The Central Bank of Nigeria on Sunday said it followed in the footsteps of Bangladesh, Kyrgyzstan and other counties to impose outright restrictions on trading cryptocurrencies and other related transactions in Nigeria.
CBN’s spokesman Osita Nwanisobi said cryptocurrencies were issued by ‘unregulated and unlicensed entities’ that many countries are now moving to check before suffering its adverse effects.
Peoples Gazette had earlier reported how the Nigerian bankers regulator ordered banks, non-bank financial institutions and other financial institutions to “identify persons and/or entities transacting in or operating cryptocurrency exchanges within their systems and ensure that such accounts are closed immediately.
Doubling on its decision following an uproar from Nigerians, the financial sector regulator argued that the use of cryptocurrencies in Nigeria contravenes the key mandate of CBN as provided in the CBN act (2007).
The Nigerian bank regulators in the statement highlighted the critical difference between cryptocurrencies and digital currencies.
“There is a critical difference between a Central Bank issued digital currency and cryptocurrencies,” Mr. Nwasinobi said. “As the name implies, while central bank issues digital currencies, cryptocurrencies are issued by unknown and unregulated entities.”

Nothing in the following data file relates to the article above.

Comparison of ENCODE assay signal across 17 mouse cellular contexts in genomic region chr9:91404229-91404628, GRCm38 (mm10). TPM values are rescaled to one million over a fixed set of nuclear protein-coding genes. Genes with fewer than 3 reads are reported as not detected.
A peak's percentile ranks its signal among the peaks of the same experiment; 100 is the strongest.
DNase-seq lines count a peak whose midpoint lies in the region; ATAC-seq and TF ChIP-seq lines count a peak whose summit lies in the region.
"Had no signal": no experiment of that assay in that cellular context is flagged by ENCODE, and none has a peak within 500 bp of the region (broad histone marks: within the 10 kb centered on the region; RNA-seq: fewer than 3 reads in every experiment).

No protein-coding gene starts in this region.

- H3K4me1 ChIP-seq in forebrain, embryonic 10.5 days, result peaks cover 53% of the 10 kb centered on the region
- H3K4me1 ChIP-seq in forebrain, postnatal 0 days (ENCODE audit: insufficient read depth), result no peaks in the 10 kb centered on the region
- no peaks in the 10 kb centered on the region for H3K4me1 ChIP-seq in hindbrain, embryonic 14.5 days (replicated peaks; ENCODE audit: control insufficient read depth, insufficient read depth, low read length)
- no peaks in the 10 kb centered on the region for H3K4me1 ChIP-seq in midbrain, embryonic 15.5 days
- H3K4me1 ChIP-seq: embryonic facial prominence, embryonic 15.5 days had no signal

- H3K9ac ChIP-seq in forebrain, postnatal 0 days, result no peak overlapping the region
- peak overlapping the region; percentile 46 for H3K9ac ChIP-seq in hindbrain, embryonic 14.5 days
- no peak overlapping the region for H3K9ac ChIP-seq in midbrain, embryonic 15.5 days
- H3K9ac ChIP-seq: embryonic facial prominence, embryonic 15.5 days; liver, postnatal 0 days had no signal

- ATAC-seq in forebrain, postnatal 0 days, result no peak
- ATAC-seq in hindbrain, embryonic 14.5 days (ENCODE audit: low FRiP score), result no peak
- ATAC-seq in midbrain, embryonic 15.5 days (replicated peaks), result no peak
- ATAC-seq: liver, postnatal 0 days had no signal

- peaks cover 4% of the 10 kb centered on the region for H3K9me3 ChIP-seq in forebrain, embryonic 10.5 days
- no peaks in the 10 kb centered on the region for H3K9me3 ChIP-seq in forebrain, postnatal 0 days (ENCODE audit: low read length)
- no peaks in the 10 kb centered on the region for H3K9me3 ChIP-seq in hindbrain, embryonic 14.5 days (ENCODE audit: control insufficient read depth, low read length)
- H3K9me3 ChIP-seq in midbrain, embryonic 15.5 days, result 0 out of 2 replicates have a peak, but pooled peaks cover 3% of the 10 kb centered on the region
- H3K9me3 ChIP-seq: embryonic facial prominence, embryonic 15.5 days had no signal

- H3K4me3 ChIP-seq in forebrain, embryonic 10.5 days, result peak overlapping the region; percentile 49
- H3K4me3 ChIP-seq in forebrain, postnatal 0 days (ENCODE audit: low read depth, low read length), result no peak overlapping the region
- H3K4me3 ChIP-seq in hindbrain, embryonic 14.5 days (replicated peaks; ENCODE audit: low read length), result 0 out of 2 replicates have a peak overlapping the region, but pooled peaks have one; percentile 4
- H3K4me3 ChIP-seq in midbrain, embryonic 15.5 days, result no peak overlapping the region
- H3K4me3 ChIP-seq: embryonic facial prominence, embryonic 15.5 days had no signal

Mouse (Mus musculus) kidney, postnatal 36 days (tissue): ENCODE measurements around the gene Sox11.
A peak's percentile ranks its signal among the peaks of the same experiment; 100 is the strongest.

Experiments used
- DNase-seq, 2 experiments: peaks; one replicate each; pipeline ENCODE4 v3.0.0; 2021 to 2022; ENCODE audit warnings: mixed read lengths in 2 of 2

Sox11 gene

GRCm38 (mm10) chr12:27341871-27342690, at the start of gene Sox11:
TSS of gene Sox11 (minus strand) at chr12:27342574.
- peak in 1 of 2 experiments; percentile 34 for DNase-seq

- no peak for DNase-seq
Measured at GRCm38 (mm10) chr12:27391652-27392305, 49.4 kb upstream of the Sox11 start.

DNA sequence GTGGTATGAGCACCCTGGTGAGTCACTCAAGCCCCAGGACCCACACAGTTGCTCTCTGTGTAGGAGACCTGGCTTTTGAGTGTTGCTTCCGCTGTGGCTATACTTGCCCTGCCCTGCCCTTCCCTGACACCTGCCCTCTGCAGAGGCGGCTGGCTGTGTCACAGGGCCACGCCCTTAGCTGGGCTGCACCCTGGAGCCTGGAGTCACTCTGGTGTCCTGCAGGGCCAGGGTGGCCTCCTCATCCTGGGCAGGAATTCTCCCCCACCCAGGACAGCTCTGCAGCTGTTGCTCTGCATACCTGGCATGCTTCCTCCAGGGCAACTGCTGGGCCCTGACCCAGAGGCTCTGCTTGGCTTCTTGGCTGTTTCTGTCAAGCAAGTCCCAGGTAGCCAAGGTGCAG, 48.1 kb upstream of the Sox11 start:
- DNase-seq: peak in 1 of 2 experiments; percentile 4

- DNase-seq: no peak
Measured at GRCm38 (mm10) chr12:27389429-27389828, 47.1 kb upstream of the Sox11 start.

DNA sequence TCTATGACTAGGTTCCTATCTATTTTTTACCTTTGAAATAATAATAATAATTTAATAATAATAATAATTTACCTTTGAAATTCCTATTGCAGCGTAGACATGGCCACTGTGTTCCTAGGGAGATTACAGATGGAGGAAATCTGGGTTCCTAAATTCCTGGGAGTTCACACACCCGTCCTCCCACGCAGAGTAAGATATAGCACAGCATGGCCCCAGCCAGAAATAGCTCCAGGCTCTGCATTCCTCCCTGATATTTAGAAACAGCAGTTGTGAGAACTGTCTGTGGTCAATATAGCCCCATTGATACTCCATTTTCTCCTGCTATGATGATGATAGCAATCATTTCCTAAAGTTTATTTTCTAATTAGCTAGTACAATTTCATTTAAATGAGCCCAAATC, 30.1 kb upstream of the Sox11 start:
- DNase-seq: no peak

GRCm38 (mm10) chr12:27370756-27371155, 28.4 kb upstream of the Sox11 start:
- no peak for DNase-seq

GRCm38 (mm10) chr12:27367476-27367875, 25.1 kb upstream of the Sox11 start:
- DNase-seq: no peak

The CBN also explained that the sponsors and users value “anonymity, obscurity, and concealment, raising questions on the legality of the currencies.
“It is on the basis of this opacity that cryptocurrencies have become well suited for conducting many illegal activities including money laundering, terrorism financing, purchase of small arms and light weapons and tax evasion,” Mr. Nwasinobi added.
The regulator also said its decision was not in any way inimical to the development of FinTech or technology-driven payment solutions.
CBN also stated that it is not the first to place restrictions on the trading of cryptocurrencies in the country as China, Canada, Taiwan, Indonesia, Algeria, Egypt, Morocco, Bolivia, Kyrgyzstan, Ecuador, Saudi Arabia, Jordan, Iran, Bangladesh, Nepal and Cambodia have all placed certain level of restrictions on financial institutions facilitating cryptocurrency transactions.
The CBN has long taken a hardline position against cryptocurrencies, which have become a major unit of commerce across the world in recent years.
In 2017, CBN said it would not licence cryptocurrencies such as Bitcoin, Ripples, Monero, Litecoin, Dogecoin, Onecoin, amongst others, and any transactions conducted through them would not have the protection of the Nigerian law.
But after noticing that the crypto markets have expanded despite its 2017 directive, the bank decided to impose an outright ban against crypto use by all financial institutions in Nigeria.
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